A short time ago, we listed 10 Intangibles college recruiters look for in QB prospects. Check out that read, as it lets you in on some crucial things evaluators look for in signal callers that can't be measured or timed.
Today, let's stay on offense and move over to the RB prospects. What are some intangible traits that a 5-star back must have? I'm here to give you seven intangibles that I and many other evaluators look for in RBs.
If a runner wants to be an elite 5-star rock toter on my board and get noticed by others, he needs to possess the following characteristics. Remember, intangibles can't be weighed, measured or timed. A prospect has to just naturally possess these characteristics. They are what make him a special prospect.
This could be the most important intangible that a back must have. In fact, it may the important necessity a back must have overall.
For me, if I see a guy who doesn't have a natural feel and awareness for the game as a runner, that's a negative. RBs must be able to have excellent vision and the ability to see blocks, set up blocks and know where defenders are at all times.
Running with instincts can only be noticed when studying film on a RB prospect.
This is a crucial intangible. With yours truly being a former RB, I understand how important it is for a back to have this.
RB prospects must have a competitive nature so that on every carry, they compete to not be tackled and not be stopped. If a back doesn't have this trait, chances are won't be productive and successful.
Examples of highly competitive RBs in the 2013 class include Greg Bryant and Kelvin Taylor.
Nobody wants a RB who is just going to run in a straight line and accept getting tackled. Having some wiggle to your running style and ability to make moves in the open field is vital.
In order to see this from RB prospects, you have to watch the tape. Is the back moving well in space? Does he show quickness to move around tacklers? Is he creative with the football?
Can the RB pop a tackler and use strength and power to escape them to extend the play? That's the question you have to ask yourself when watching RB prospects.
There are a lot of runners out there who will get stopped and pushed off their run line by arm tackles. The 5-star back runs through arm tackles and can break wrap tackles by leaky yardage defenders to continue getting upfield.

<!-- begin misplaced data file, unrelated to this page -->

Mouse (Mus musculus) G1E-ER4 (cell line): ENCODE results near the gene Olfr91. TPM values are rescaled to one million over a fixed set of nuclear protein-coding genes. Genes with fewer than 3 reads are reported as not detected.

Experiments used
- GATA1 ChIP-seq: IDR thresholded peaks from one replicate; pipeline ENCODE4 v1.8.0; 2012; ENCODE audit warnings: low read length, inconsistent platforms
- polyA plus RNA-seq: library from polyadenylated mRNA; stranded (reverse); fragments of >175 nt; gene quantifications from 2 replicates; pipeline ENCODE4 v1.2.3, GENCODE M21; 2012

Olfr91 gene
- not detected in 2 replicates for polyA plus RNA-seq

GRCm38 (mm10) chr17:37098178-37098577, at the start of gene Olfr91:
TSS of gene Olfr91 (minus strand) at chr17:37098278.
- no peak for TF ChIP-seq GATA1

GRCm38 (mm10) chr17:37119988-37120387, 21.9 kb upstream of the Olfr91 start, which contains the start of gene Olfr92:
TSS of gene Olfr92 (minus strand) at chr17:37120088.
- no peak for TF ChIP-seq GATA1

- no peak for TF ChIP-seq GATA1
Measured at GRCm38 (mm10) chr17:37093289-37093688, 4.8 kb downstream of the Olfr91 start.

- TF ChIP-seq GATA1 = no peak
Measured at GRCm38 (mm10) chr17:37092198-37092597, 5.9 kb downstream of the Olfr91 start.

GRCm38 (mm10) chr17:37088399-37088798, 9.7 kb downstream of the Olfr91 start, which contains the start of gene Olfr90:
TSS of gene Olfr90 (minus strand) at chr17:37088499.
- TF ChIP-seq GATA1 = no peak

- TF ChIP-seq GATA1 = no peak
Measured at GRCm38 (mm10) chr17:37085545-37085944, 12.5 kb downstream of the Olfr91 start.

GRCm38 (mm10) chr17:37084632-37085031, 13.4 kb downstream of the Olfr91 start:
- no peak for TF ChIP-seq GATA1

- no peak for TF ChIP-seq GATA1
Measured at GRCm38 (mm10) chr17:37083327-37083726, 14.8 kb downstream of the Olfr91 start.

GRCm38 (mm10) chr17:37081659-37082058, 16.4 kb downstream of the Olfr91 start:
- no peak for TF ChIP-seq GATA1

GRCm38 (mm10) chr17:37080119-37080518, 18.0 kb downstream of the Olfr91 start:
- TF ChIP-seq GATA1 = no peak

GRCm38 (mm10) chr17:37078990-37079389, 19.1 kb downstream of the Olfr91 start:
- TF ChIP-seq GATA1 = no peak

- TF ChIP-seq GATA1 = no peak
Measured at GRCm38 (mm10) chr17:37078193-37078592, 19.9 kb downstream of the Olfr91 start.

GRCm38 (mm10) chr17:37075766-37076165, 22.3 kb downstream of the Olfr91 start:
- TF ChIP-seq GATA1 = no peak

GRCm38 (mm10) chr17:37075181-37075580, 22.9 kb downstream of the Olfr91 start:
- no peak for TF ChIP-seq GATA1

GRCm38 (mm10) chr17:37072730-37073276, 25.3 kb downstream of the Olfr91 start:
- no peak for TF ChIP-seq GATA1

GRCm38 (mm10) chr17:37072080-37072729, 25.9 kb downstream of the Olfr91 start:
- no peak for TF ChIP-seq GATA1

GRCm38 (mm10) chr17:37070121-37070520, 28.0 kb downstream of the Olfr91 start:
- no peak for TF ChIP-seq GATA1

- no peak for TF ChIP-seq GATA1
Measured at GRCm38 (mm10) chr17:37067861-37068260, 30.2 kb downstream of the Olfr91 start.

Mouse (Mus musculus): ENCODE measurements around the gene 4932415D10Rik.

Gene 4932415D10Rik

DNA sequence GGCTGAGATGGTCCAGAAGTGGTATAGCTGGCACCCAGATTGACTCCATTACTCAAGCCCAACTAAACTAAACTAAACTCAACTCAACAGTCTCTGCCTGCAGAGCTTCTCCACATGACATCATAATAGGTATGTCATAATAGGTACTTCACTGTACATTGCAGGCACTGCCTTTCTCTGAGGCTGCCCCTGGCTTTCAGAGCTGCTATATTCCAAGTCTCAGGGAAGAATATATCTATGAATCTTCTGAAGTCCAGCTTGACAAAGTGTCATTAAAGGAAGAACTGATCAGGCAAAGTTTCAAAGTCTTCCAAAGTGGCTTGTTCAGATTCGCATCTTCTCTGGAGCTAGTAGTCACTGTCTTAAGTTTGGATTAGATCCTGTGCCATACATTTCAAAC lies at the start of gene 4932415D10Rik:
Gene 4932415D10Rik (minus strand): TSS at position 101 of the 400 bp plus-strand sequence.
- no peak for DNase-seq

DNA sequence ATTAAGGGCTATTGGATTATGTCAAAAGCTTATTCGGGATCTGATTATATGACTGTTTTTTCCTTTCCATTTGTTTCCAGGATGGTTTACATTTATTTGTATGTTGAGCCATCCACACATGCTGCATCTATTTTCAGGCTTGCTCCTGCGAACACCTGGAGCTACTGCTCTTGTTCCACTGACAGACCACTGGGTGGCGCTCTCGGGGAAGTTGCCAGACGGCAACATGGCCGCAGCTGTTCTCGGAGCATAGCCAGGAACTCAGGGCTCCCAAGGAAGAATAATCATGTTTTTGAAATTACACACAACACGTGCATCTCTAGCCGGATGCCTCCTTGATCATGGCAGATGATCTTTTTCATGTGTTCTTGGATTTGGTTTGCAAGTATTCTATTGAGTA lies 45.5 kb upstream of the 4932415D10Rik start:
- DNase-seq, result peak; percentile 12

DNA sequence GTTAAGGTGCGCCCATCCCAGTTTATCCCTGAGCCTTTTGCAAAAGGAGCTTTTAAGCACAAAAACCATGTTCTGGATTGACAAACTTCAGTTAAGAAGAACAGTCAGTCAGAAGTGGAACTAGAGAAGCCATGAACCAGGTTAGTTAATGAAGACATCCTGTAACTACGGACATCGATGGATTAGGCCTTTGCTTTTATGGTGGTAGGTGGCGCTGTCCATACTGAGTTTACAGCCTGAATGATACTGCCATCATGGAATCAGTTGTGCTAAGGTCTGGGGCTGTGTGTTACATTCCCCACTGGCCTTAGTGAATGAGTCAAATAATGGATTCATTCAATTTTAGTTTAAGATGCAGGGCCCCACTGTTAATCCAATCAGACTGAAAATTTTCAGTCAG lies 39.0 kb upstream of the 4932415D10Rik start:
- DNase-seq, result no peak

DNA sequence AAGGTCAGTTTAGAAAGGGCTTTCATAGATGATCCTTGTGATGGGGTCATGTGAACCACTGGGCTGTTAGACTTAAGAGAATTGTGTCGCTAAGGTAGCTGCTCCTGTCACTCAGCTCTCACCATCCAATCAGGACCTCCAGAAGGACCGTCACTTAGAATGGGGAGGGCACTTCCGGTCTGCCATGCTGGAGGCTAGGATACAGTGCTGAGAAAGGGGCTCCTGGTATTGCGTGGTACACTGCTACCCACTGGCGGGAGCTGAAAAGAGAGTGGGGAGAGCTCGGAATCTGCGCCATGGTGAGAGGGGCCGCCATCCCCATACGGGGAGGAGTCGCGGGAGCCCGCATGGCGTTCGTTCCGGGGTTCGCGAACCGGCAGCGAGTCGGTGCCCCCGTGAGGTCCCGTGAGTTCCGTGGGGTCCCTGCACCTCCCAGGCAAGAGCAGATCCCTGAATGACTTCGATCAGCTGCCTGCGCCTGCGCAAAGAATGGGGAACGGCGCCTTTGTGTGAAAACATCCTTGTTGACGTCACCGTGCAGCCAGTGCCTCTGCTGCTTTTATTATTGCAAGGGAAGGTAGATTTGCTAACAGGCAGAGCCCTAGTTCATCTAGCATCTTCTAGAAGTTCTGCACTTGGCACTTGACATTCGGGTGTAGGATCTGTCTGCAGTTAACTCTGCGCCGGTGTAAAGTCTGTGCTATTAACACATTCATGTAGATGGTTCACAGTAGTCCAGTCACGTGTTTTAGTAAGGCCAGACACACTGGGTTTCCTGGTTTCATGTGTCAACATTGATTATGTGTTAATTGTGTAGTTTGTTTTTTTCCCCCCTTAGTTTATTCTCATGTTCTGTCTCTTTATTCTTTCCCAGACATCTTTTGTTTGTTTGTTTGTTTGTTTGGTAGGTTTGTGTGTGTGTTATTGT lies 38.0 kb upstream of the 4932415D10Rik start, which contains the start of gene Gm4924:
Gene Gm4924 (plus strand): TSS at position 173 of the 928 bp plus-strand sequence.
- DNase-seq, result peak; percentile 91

Tackle-breaking ability is one of the top intangibles elite RBs have.
Once a back is at the end of his run, does he just go down easily or does he deliver a strike to finish the run with force?
This intangible is so important because after several hard finishes on tacklers, the back starts to impose his will on them. Defenders start to think twice about trying to tackle the RB, and they start coming at him with weaker intent.
Once the back has this advantage, he's more free to light a defense up because they're reluctant to tackle him. This is vital around the goal line; I commonly refer to it as "adding cheese to a run."
True 5-star RB prospects are complete backs who can catch the football and be counted on to aid the passing game. When it's 3rd and 7, does the back need to be removed from the field or is he a receiving threat?
This is an intangible that makes Ty Isaac a highly rated player on my board. Isaac has great ball skills, and Alvin Kamara can also be mentioned in this category too.
In the NFL, you get this from runners like Arian Foster, Ray Rice, Shane Vereen and Matt Forte.
Does a back have the ability to help pass protect and pick up the blitz? Evaluators want to know if a back can do this. Check out the video, and you'll see what I mean.
Edwin Weathersby is the College Football Recruiting Analyst for Bleacher Report. He has worked in scouting/player personnel departments for three professional football teams, including the New York Giants, Cleveland Browns and the Las Vegas Gladiators of the Arena League. He spent a year evaluating prep prospects and writing specific recruiting and scouting content articles for Student Sports Football (formerly ESPN Rise-HS). A syndicated scout and writer, he's also contributed to WeAreSC.com, GatorBait.net and Diamonds in the Rough Inc., a College Football and NFL Draft magazine.